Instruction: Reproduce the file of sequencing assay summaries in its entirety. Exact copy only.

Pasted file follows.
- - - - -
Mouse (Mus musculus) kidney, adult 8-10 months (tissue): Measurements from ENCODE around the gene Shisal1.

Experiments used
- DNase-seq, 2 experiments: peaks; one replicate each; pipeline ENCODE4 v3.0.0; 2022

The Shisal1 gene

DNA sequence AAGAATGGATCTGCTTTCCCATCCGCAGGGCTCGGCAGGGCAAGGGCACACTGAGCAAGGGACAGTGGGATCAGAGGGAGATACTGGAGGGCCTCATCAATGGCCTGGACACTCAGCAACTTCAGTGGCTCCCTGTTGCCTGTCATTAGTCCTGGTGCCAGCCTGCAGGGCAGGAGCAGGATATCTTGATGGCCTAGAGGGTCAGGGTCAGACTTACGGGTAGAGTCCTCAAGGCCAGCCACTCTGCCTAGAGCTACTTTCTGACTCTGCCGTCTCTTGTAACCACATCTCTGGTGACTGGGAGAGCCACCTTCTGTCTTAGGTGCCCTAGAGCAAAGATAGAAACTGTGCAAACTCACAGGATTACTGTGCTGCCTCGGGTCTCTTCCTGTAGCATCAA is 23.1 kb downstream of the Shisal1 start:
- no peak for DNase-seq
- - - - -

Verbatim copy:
Mouse (Mus musculus) kidney, adult 8-10 months (tissue): Measurements from ENCODE around the gene Shisal1.

Experiments used
- DNase-seq, 2 experiments: peaks; one replicate each; pipeline ENCODE4 v3.0.0; 2022

The Shisal1 gene

DNA sequence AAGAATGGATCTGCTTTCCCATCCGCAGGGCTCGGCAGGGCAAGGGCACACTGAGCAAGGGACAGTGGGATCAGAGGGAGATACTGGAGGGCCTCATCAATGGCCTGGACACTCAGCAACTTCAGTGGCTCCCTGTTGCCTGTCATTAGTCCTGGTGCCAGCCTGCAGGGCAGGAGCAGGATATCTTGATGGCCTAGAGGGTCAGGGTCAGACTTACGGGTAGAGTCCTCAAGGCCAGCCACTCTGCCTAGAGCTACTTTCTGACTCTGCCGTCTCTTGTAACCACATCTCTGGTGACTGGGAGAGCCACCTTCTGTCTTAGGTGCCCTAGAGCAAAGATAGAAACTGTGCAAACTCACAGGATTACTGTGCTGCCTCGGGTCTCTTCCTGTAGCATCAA is 23.1 kb downstream of the Shisal1 start:
- no peak for DNase-seq